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Thread: How to promote your book like an intelligent human being and not an SEO Dweeb

  1. #276
    figuring it all out
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    Great advice within this thread. I now have a few more places to visit for promotional purposes. It is a shame that Amazon won't let me set up a giveaway due to where I live. But I just set up one with GoodReads so that'll be interesting to see how that goes
    http://www.authorellie.com

  2. #277
    Wetting my feet get Slaven's Avatar
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    There are so many promotional techniques. SEO, SEM, Social media etc.

    It all depends on your gaols. Branding takes one way, profits another. You want to sell more books? You need a good plan for it. People usually overpay some things while not even considering some cheaper and more effective ways to promote their product.

    I'm a new author but quite experienced in digital marketing so ask me anything. 😌

  3. #278
    Writer Beware's Faithful Igor Richard White's Avatar
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    I wish I had thought to take pictures when I was doing that back in Monterey in the 80s. I used to be an apprentice armorer/swordsmith in the SCA. One of my tasks was to cold forge a broadsword. I remember beating on that piece of steel for months. Then when it finally passed muster, the master armorer took it and stuck it in the fire and said, now that you know how to do it, do it again.

    I damn near cried, but the second one went much better. And then I was just starting to learn hot forging when my time at DLI ran out and I had to leave Monterey. *sigh*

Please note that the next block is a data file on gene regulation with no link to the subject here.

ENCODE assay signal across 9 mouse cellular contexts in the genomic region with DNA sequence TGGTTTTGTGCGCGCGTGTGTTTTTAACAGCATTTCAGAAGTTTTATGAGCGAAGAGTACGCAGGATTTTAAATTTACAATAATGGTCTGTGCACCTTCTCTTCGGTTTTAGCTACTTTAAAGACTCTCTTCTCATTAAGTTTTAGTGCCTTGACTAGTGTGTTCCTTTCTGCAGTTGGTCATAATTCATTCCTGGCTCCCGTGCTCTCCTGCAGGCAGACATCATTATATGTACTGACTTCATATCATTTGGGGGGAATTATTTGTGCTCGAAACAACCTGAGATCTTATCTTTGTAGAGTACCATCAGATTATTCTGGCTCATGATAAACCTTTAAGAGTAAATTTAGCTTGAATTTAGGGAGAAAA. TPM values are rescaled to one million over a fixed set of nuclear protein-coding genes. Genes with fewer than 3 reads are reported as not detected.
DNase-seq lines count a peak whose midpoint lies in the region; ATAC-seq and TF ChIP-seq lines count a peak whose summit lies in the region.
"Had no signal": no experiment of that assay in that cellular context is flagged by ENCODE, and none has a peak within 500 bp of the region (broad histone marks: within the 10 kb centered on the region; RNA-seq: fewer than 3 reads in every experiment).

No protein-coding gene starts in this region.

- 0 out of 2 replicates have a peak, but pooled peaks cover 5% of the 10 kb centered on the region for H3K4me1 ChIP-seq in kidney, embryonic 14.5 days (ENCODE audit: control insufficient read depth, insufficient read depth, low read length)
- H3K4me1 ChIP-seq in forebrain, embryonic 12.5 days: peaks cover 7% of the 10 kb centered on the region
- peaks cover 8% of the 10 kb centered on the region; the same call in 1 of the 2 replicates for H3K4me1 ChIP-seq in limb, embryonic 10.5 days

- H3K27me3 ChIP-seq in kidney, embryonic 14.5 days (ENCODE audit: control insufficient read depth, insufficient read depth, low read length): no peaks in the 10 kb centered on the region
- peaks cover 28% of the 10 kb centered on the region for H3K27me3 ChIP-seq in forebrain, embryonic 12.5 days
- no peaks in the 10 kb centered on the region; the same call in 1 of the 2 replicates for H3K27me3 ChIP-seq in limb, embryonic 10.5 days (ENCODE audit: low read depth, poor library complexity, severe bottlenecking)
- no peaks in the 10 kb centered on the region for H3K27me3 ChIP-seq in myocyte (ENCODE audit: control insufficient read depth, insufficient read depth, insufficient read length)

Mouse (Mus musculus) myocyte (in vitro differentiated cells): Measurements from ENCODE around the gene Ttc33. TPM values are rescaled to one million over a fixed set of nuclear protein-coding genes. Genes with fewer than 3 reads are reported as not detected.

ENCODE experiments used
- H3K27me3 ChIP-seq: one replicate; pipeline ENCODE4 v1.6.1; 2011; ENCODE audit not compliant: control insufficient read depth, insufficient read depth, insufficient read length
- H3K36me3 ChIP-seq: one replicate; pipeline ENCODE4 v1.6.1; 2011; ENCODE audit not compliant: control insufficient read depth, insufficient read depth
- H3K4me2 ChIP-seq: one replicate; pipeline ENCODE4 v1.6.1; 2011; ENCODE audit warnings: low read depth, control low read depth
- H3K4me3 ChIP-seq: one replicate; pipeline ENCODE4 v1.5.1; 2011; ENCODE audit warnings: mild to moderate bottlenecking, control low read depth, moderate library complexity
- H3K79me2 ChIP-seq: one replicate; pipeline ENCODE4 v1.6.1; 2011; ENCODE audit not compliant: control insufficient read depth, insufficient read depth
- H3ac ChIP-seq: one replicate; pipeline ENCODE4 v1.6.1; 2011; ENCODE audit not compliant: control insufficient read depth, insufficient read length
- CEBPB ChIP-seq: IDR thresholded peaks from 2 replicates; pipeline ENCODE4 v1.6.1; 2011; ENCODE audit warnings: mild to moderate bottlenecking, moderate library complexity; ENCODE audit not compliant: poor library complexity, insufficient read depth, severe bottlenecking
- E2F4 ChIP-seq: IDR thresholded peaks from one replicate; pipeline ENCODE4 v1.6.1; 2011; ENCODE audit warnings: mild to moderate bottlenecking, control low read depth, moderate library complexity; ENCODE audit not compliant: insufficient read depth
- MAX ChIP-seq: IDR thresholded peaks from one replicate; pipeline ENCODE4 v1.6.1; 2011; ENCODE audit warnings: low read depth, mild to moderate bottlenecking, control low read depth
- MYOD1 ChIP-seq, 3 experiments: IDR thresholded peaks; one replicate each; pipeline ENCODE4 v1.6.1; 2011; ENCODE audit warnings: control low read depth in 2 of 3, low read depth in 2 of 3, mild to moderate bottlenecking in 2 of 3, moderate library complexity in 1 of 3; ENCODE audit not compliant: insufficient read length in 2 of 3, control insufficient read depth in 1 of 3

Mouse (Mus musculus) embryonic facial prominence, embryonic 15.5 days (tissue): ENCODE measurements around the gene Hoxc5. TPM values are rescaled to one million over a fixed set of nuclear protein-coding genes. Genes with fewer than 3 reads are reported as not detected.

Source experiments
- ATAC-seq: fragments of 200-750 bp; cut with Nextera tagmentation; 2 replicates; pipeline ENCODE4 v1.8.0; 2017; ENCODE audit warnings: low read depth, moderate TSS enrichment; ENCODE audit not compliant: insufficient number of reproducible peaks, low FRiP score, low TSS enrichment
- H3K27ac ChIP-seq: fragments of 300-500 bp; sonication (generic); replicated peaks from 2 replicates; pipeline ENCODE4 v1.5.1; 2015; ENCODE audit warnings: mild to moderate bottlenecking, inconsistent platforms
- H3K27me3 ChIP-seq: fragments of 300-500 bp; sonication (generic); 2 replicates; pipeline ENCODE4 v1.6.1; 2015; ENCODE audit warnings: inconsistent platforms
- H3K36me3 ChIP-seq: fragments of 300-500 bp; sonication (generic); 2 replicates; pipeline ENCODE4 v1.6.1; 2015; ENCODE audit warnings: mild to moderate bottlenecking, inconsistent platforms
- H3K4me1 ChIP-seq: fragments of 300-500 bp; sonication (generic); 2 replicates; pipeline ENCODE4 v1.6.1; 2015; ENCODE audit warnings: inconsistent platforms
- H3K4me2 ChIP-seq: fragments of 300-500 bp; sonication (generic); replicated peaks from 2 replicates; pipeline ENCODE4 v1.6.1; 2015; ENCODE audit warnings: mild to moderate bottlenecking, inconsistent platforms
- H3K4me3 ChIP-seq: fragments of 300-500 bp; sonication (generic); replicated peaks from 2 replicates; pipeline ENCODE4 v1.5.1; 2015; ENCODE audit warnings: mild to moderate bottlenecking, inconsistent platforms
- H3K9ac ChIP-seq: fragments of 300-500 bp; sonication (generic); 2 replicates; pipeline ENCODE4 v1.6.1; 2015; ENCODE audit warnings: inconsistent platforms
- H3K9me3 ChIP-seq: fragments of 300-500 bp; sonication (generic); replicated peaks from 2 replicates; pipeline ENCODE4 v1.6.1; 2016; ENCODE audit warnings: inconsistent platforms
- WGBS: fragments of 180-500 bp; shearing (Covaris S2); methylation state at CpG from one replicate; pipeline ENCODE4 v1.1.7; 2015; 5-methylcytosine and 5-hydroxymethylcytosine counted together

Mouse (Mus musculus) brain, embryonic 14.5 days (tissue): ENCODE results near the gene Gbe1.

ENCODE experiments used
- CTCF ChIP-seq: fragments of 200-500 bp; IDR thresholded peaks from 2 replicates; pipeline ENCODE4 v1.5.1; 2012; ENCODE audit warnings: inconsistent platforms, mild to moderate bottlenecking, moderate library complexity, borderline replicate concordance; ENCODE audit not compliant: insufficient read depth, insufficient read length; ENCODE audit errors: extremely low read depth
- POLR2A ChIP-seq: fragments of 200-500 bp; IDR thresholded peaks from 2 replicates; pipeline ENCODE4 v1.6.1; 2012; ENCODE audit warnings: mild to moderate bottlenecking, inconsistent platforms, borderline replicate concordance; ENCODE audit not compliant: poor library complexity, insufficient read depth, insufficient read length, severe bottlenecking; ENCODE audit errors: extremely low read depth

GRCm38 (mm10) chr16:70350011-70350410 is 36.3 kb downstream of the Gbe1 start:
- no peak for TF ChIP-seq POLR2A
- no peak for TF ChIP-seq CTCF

I have to admit, my arms were in the best shape they'd ever been after whanging on that lump of steel with a 5 pound hammer.


    Quote Originally Posted by AW Admin View Post
    That's a great example of something to write about.

    How to take a piece of steel (with pictures, even cell phone pictures) and make it into a sword.

    • Short posts over a series of weeks would be ideal. One a week, even. Aim for a length per post of 300 to 500 words; 750 tops.
    • Try to have an image in each post, if you can.
    • Have an image of your book and a link to a page about it and how to buy it in the sidebar of each post.

  4. #279
    banned as an incurable tosspot billythrilly7th's Avatar
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    Has anyone taken the time to compile all the amazing advice in this thread, updated it, and made it available to the lazy man in one easily clickable link?

  5. #280
    Such a nasty woman SuperModerator Old Hack's Avatar
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    Quote Originally Posted by billythrilly7th View Post
    Has anyone taken the time to compile all the amazing advice in this thread, updated it, and made it available to the lazy man in one easily clickable link?